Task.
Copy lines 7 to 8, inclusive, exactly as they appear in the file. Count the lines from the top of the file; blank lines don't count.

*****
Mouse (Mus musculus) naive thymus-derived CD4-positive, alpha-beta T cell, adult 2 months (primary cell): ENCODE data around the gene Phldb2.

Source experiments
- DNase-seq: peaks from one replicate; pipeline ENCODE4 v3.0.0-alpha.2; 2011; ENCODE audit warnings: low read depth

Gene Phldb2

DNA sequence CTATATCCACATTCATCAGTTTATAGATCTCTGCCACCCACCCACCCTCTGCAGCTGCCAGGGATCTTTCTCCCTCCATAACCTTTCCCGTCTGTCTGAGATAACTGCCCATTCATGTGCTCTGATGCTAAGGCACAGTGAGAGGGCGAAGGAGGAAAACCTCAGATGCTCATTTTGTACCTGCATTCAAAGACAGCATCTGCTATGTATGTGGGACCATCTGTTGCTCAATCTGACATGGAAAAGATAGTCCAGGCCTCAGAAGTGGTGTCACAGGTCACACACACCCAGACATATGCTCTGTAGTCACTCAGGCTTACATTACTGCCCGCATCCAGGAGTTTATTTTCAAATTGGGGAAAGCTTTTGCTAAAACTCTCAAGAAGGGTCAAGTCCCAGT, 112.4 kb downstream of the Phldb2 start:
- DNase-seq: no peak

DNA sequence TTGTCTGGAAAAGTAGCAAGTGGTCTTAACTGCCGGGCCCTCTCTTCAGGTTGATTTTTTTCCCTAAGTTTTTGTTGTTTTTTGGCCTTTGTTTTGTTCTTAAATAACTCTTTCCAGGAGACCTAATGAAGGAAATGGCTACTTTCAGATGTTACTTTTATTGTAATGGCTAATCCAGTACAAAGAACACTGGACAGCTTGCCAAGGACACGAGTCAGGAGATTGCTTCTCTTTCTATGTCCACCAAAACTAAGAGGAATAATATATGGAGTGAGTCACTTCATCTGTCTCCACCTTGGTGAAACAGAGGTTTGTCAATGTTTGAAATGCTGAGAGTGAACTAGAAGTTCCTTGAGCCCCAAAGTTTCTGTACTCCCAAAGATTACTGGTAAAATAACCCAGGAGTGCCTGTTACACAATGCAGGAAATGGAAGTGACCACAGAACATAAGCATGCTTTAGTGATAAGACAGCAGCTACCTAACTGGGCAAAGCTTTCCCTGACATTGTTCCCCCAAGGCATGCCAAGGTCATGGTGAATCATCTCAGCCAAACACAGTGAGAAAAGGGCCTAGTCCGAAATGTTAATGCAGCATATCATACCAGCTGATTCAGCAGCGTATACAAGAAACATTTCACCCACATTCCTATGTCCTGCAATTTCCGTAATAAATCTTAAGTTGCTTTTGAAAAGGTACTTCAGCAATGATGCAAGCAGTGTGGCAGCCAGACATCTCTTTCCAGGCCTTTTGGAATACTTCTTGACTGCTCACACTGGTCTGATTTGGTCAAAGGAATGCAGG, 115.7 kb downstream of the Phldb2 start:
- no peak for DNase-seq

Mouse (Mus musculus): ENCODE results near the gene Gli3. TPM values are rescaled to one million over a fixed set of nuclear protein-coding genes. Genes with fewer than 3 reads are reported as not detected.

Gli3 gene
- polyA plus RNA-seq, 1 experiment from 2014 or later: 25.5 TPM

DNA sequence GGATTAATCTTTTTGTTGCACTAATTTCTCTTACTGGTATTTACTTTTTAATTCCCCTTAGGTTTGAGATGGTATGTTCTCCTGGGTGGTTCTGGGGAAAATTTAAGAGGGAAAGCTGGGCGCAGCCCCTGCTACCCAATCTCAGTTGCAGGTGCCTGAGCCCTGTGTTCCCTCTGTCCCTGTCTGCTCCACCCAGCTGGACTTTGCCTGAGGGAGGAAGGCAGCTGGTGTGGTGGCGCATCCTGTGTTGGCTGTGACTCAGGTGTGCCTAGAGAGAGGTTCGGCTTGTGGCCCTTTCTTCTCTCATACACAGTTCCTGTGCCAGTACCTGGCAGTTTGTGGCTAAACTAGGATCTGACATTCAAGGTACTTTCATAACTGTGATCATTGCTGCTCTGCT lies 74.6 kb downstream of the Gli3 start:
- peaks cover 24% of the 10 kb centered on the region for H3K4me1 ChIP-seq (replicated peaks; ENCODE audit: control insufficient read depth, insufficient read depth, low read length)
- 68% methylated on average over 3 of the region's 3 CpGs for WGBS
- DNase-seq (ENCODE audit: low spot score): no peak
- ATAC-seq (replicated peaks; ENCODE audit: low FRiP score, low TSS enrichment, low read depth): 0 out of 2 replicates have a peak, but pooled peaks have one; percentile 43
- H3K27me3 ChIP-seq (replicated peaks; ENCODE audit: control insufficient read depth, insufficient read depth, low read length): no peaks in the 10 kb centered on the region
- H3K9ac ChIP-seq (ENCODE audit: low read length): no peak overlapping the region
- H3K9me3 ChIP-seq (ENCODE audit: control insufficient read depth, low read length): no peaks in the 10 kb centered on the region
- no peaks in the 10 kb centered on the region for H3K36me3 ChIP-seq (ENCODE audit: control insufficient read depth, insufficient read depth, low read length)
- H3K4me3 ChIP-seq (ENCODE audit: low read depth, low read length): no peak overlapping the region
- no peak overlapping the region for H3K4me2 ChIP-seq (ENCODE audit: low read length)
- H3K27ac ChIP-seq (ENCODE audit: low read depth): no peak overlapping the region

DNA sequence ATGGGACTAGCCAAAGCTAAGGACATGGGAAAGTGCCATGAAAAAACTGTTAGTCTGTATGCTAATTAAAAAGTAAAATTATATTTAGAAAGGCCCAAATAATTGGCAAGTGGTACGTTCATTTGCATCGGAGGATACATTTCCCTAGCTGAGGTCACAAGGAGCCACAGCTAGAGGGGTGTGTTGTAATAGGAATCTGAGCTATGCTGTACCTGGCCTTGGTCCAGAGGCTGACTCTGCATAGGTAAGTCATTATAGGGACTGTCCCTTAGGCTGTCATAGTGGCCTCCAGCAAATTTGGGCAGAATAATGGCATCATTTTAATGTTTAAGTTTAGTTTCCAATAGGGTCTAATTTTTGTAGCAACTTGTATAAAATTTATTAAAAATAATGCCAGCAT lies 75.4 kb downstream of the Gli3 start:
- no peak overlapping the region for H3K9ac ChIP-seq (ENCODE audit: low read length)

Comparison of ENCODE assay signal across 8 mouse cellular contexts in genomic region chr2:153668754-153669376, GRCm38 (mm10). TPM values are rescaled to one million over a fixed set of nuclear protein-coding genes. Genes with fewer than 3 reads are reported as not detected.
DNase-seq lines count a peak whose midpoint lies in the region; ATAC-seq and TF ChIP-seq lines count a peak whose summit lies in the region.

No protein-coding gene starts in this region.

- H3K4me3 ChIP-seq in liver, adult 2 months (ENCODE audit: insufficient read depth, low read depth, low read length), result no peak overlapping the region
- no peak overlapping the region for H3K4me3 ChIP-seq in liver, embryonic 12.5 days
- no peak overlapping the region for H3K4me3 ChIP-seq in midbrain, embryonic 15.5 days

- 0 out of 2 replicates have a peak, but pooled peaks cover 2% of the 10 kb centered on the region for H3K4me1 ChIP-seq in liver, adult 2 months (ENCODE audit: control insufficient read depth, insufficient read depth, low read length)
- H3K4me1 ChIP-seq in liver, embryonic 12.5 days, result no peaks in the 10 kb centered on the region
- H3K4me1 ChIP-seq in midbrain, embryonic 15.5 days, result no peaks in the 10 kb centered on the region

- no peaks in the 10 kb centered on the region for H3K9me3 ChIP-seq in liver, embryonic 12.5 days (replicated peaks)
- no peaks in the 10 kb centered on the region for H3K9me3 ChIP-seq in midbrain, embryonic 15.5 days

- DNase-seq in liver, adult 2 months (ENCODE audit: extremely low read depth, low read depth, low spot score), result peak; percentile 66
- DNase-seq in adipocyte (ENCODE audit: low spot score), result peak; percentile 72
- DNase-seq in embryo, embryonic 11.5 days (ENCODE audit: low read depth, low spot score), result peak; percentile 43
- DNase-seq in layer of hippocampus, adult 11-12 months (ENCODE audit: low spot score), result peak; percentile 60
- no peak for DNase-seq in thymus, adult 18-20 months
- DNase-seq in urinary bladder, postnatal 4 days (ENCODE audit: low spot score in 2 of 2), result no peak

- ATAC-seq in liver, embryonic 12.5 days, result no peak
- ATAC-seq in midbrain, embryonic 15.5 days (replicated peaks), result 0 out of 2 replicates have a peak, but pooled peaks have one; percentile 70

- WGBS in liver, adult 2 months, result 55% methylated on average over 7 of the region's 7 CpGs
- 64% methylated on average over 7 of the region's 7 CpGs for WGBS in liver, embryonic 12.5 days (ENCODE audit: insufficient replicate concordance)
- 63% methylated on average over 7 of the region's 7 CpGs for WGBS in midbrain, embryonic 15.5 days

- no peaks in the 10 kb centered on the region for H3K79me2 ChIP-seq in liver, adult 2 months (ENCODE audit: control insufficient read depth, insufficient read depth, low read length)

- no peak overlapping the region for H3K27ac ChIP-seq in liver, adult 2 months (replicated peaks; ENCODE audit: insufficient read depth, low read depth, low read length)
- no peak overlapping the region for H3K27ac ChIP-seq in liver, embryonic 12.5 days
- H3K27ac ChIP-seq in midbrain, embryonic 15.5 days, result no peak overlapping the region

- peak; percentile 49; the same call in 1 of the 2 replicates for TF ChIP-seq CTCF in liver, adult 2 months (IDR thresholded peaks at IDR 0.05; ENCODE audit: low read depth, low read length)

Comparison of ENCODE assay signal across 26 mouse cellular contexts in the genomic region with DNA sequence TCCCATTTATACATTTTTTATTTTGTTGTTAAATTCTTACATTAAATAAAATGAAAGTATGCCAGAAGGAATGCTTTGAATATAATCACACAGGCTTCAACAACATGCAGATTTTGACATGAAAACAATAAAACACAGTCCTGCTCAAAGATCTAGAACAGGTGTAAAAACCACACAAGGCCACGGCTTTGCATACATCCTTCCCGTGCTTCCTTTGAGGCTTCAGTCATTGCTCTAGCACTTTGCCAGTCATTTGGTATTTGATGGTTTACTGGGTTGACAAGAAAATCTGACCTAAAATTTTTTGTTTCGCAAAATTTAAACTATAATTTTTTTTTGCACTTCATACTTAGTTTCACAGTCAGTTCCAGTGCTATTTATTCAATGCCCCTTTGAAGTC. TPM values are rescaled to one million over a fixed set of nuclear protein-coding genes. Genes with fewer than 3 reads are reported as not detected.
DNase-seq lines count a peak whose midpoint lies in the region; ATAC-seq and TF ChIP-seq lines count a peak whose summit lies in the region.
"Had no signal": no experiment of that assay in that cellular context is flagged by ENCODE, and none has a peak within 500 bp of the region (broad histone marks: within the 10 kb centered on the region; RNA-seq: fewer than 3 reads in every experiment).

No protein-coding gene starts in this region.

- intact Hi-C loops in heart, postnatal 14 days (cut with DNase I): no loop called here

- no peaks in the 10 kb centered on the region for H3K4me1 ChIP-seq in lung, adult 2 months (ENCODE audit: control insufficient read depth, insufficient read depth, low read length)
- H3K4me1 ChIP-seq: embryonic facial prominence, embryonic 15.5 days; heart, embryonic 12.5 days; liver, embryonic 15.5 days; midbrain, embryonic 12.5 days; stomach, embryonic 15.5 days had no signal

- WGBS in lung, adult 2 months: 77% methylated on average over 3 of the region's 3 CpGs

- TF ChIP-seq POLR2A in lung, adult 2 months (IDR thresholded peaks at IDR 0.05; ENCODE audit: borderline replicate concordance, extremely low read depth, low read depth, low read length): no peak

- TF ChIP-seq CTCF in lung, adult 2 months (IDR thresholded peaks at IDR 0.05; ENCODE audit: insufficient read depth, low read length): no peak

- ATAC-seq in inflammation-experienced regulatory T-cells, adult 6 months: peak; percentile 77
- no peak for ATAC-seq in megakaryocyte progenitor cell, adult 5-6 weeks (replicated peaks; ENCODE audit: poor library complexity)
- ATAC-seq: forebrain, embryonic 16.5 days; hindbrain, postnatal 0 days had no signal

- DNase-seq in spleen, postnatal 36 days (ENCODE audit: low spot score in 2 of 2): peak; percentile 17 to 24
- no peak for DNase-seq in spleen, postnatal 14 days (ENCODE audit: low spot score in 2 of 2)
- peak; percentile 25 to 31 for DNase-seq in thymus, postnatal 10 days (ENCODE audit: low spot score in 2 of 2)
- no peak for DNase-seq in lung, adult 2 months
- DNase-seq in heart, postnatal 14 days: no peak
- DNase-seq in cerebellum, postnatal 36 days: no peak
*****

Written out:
DNA sequence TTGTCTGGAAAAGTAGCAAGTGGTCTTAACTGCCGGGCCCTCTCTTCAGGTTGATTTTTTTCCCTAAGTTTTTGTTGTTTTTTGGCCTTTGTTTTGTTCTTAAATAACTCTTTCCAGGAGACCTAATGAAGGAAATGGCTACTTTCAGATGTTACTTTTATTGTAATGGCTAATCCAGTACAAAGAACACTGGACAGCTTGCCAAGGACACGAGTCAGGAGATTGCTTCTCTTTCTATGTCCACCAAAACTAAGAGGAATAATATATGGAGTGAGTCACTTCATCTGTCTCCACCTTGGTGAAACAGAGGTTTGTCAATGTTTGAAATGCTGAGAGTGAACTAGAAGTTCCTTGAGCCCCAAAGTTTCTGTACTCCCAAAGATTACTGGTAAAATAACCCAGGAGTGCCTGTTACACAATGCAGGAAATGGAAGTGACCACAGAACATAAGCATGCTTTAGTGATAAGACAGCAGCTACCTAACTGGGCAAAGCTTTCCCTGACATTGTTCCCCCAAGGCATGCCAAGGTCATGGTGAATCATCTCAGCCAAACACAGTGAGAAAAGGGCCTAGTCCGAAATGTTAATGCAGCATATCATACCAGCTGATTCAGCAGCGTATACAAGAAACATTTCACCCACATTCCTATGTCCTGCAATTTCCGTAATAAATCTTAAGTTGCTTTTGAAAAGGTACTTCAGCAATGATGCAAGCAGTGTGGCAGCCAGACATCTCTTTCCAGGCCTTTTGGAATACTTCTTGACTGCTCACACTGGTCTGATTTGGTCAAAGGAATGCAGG, 115.7 kb downstream of the Phldb2 start:
- no peak for DNase-seq